Feature

Coherent Governance

A board-superintendent relationship based on defined goals can raise achievement by Linda J. Dawson and Randy Quinn

To defend this nation’s chosen system of lay governance of public schools, it is necessary first to assume a direct relationship exists between what happens in the board room and what happens in the classroom. Evidence abounds that the assumption is valid. Unfortunately, much of that evidence is negative.

For example, in far too many school districts, school boards are so internally conflicted, so focused on the minutiae of operational detail, so crossed up politically, that the top leadership of the district is seen more as a distraction than as a leader of change. In some cases, distraction may be understating the severity of the problem: In those instances, impediment may be a more accurate description.

But there is hope. The three school districts profiled here represent a growing number of others that are effectively creating new roles and a new relationship for school boards and their superintendents, roles that for once are crystal clear in terms of the board’s governance responsibility and the superintendent’s responsibility for students’ academic success and operational accountability.

These school boards have recognized the need to change their focus from daily operations to long-term student achievement gains and have sought outside help to make that change happen. All have built success with strong, pro-active relations with the communities they serve.

Each board and superintendent in Austin, Texas, Horry County, S.C., and Trenton, N.J., is creating a community-based system focused on students. All programs and operations are aligned, K-12, to improve achievement. Each board holds the superintendent accountable for the success of the entire district through an evaluation process determined one year in advance, which provides data-based evidence of student achievement progress. These are their stories.

Austin, Texas

Austin, the state capital, is a complex, savvy and diverse community. Pat Forgione came to the district as superintendent five years ago full of vigor and focus. He was eager to make a difference for all students. But he found a district in free fall.

The 77,000-student Austin Independent School District was facing a negative financial rating, pending criminal prosecution for data integrity issues, an unacceptable rating from the state for low student achievement and serious achievement gap challenges among African-Americans, Hispanic, white and economically disadvantaged students in the community.

Forgione wasted no time in making major changes in priorities, staff and district organization. There was no time to waste. Yet for some segments of the community, many of the changes were coming too fast and furiously. There was a degree of alarm and a growing need for clearer alignment and communication between the nine-member board of education and the professional staff.

While pleased with the focused and pro-active administrative leadership, the board increasingly felt the need to more clearly define its own trustee role within the community, to delegate responsibility to staff and hold it accountable for results and to establish systems to ensure the board was informed of change and progress.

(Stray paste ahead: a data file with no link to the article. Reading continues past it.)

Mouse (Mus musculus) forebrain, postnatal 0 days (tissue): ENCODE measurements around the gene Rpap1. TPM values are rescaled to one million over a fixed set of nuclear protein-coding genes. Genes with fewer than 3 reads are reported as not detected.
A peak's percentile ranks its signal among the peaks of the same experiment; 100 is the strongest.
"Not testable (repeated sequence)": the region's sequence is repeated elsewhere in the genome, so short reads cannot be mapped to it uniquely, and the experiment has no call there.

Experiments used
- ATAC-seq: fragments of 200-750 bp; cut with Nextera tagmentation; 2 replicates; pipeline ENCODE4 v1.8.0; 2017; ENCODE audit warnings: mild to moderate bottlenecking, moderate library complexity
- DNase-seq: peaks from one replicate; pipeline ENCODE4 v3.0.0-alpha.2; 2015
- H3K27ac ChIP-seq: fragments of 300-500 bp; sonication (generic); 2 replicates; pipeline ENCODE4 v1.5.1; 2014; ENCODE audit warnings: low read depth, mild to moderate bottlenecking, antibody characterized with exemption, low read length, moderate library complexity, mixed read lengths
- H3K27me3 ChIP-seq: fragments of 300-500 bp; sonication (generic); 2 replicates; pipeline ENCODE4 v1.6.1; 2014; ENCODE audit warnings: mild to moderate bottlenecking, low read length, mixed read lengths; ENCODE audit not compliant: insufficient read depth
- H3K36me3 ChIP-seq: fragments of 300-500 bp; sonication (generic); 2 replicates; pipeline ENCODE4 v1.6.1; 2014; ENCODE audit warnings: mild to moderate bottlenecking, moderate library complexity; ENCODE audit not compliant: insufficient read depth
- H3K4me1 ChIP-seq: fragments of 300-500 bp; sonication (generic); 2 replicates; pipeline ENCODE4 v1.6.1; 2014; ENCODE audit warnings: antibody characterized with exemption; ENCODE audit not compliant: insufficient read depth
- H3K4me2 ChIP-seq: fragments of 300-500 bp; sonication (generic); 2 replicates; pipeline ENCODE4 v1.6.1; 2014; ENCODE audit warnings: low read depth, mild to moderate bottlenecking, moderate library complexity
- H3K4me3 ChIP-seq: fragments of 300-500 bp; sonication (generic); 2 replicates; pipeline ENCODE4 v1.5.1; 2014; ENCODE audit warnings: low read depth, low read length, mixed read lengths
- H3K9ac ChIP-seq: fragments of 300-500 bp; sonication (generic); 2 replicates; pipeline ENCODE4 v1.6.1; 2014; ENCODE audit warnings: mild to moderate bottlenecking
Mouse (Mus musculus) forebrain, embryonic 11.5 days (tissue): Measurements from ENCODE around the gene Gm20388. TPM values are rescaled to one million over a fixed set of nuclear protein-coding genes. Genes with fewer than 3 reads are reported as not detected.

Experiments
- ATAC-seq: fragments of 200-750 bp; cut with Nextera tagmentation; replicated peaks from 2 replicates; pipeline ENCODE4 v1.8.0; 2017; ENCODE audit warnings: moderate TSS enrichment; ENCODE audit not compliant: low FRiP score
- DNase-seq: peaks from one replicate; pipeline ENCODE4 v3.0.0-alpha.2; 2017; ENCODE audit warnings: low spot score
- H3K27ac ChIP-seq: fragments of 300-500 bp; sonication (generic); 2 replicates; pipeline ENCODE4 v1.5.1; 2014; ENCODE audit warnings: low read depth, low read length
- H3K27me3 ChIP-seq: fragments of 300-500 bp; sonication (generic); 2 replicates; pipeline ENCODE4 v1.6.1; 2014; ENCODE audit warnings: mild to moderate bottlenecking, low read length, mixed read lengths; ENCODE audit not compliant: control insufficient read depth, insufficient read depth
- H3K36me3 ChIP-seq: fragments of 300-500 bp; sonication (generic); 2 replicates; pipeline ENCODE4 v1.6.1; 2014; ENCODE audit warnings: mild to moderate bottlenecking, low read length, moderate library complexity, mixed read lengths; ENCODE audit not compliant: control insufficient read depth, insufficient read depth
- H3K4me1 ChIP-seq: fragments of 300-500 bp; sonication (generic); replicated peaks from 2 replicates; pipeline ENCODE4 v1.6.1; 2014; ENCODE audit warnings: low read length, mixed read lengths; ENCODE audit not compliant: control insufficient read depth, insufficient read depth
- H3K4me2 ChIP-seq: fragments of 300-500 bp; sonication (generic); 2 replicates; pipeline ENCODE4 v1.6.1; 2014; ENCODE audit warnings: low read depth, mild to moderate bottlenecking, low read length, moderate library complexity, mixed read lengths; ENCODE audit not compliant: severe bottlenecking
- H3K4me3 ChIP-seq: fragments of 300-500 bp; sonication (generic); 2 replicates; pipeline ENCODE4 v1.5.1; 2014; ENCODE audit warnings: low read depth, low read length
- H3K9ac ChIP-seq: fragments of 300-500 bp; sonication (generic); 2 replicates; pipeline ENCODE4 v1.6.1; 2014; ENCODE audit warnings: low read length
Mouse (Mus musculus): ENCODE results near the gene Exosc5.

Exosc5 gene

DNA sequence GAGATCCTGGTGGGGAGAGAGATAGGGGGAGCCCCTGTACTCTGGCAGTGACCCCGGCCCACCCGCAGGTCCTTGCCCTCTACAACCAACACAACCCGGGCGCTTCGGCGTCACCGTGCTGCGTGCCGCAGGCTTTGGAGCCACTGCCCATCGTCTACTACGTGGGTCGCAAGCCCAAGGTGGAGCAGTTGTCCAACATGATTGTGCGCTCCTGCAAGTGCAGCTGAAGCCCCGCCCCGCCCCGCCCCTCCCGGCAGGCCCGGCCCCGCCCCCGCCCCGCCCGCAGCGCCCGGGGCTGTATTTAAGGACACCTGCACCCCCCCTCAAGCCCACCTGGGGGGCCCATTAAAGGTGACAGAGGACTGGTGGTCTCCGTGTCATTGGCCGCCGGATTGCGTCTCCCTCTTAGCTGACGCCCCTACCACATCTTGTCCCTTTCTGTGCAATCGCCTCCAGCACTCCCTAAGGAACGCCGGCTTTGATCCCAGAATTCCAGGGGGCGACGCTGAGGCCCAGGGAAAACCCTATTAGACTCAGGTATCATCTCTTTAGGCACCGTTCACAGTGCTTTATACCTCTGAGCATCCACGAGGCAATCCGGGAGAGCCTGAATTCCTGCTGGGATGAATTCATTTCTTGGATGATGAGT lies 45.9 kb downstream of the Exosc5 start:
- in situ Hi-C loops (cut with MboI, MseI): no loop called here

The board was willing to give up much of its traditional approval (or blessing) of professional staff decisions and its own operationally intrusive role. In return, the board required clear accountability by the superintendent through complete, disaggregated data and a summary analysis that would prove the district was making progress toward achieving the board’s defined results for student achievement. The board and administration turned to a process known as Policy Governance."

Proposed Results
Together, the superintendent and board members wanted to reach clear agreement on what the Austin community demanded in return for its tax dollars and expected for its future through the education of its children. The board and senior staff drafted over two days a mission and results statements for student achievement to drive alignment of all teaching and learning. The board then took its work throughout the community for the citizens’ reaction, understanding and support.

The board hosted more than a dozen focus groups and town hall meetings with students, parents, teachers, administrators, business leaders, higher education representatives and other constituencies. The board was careful to meet with a wide mix of cultural, ethnic and racial groups. The process was labor intensive and required the board to debrief after each session and then again after multiple sessions to synthesize and assimilate the feedback.

The breadth of feedback included:

  • “The mission is too narrow. Focus on students’ contribution to the world, not just Austin.

  • These are the results we want. How will you implement them? How will you measure them?

The board has refocused on the defined end results, subsequently clarifying language and rewriting the mission to prepare students for contributing to the world and not just Austin. Board retreats engaged members in synthesizing the volume of feedback and incorporating citizen values and perspectives. The community now is being informed about the redefined end results, reflecting the feedback heard from citizens through the district’s annual report and the website. Board members and staff make sure that citizens know their voices are heeded.

Changing Mission
“The easiest data to gather are on our academic results for student achievement,” says Forgione. “We presented our data indicators, benchmarked current performance and forecast targets for growth for the coming year. We don’t have all disciplines covered yet, nor do we currently have the ability to completely disaggregate and summarize as we hope to in the next couple of years. But I now know exactly what I will be held responsible for in my evaluation—and understand that data will prove whether we have hit the targets for student achievement.”

The board is planning new ways to link with the community to jointly explore citizen values in the other areas addressed in the results statements college and career; life skills; citizenship; art; and health and safety. Meanwhile, the district staff is figuring out how to measure and collect quantitative and qualitative data on these non-academic values for student outcomes that will be added to Forgione’s evaluation over time.